New data from the U.S. Department of Agriculture show that 340,000 acres fell out of agricultural production in Oregon from 2012-2017, more than three times the number of acres lost from 2007-2012 (98,000 acres). Since 1997, Oregon has lost nearly 10 percent of its farmland (9.6 percent).
Tillamook County farmers reported the loss of almost 10% of all farmland in the county, or 3,615 acres. Meanwhile, the average market value of farmland and buildings increased by almost 25% between 2012 and 2017, from $6,259 per acre to $7,796 per acre.
“The dairy industry in Tillamook County cannot afford to lose farmland at this rate,” said Chad Allen, owner/operator at Victor Dairy in Tillamook. “The future of this industry depends upon the legislature’s willingness to step up and help farmers save their farmland and run a viable business.”
The USDA’s Census of Agriculture, released Thursday, shows that from 2012 to 2017:
•Oregon’s total farmland is down 340,000 acres since 2012, an area significantly larger than the entire Portland Metro Area, and larger than all of Oregon’s 10 largest cities put together.
•The number of mid-size and large farms (between 50 to 1,999 acres) continued to decrease, a consistent 20-year trend.
In an effort to combat these trends, a diverse coalition of agricultural and conservation groups is championing House Bill 2729 to fund the Oregon Agricultural Heritage Program (OAHP) at $10 million.
“Oregon’s land use program has slowed the loss of farmland, but it is not enough. We need the legislature to invest in efforts to stem the tide before we lose even more land to non-agricultural uses,” said Chad Allen, who also serves as one of 11 citizen commissioners for the Oregon Agricultural Heritage Program.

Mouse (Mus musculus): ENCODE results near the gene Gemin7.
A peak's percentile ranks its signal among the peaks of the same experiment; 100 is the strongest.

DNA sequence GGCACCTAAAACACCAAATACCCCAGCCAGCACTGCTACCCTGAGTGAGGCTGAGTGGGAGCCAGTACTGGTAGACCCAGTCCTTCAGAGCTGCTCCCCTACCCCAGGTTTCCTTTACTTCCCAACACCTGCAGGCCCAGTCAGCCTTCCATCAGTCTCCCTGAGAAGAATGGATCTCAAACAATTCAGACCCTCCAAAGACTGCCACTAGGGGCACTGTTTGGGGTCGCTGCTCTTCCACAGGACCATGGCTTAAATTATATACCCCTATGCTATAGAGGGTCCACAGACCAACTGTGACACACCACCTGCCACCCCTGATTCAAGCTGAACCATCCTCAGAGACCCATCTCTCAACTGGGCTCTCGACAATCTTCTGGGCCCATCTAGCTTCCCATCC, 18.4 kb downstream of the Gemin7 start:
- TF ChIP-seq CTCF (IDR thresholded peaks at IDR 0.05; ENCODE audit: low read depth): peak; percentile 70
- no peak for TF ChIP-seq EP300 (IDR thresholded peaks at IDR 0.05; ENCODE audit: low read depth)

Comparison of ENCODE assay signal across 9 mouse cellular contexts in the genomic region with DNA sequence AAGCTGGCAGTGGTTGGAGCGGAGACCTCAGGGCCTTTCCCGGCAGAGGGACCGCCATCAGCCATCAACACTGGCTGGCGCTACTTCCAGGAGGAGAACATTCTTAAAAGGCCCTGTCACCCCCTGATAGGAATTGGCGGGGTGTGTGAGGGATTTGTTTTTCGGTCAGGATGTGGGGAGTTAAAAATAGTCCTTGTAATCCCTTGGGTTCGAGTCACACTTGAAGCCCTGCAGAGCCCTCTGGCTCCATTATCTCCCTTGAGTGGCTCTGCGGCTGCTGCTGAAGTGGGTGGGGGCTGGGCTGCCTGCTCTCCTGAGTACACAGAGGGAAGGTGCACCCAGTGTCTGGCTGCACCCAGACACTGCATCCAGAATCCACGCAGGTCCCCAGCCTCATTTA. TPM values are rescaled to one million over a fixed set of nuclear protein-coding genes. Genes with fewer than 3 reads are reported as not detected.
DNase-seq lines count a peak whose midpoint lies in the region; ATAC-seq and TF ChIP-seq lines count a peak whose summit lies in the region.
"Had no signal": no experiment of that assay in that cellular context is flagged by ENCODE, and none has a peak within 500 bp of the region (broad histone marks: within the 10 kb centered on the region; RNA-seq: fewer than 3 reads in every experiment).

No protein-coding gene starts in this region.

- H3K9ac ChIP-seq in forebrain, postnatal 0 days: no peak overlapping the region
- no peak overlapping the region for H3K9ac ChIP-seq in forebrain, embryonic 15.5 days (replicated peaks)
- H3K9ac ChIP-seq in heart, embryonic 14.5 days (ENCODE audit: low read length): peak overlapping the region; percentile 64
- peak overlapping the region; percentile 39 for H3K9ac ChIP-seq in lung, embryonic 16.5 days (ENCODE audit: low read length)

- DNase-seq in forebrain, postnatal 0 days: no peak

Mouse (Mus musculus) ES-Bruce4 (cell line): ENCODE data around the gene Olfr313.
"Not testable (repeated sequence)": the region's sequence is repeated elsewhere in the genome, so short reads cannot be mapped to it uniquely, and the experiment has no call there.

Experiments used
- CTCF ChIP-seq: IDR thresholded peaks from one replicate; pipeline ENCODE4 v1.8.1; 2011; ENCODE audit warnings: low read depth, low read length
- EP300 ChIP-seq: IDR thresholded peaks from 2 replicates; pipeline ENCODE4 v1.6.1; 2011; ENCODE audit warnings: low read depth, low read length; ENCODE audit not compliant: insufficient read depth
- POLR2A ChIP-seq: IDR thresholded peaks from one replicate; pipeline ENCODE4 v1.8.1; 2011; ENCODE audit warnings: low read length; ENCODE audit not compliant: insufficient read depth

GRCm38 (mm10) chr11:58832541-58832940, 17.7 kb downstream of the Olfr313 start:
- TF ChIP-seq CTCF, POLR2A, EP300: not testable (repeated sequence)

Farms in Oregon and throughout the nation are being lost to a range of types of development, often when one generation is ready to retire and there is no succession plan in place. Agricultural lands make up 25% (16.3 million acres) of Oregon’s land. Yet two-thirds (10.45 million acres) of Oregon’s agricultural lands will change hands in the next 20 years, according to research from Oregon State University.
Funding OAHP will allow Oregon to access federal matching dollars for projects that preserve farmland and support Oregon farmers and ranchers. If the proposed funding bill HB 2729 passes during this legislative session, farmers and ranchers can apply for state-level grants to protect working lands, enhance natural resource values, and assist with succession planning.
“There is a well-funded federal program offered by the Natural Resources Conservation Service that gives matching grants that help farmers preserve their land,” said Sarah Beaubien, Senior Director of Stewardship at the Tillamook County Creamery Association. ‘But Oregon has left millions of federal dollars on the table because we have not had a state matching grant program. Until now. But if the state legislature wants to back up their commitment to Oregon farmers, it needs to fully fund this program.”
For more, go to 2017 USDA Agricultural Census
History of the Oregon Agricultural Heritage Program (OAHP)
Governor Brown signed a bipartisan bill authorizing creation of OAHP in September 2017.
OAHP offers a suite of voluntary tools including grants for permanent working lands conservation easements and 20- to 50-year covenants, as well as succession and conservation management planning.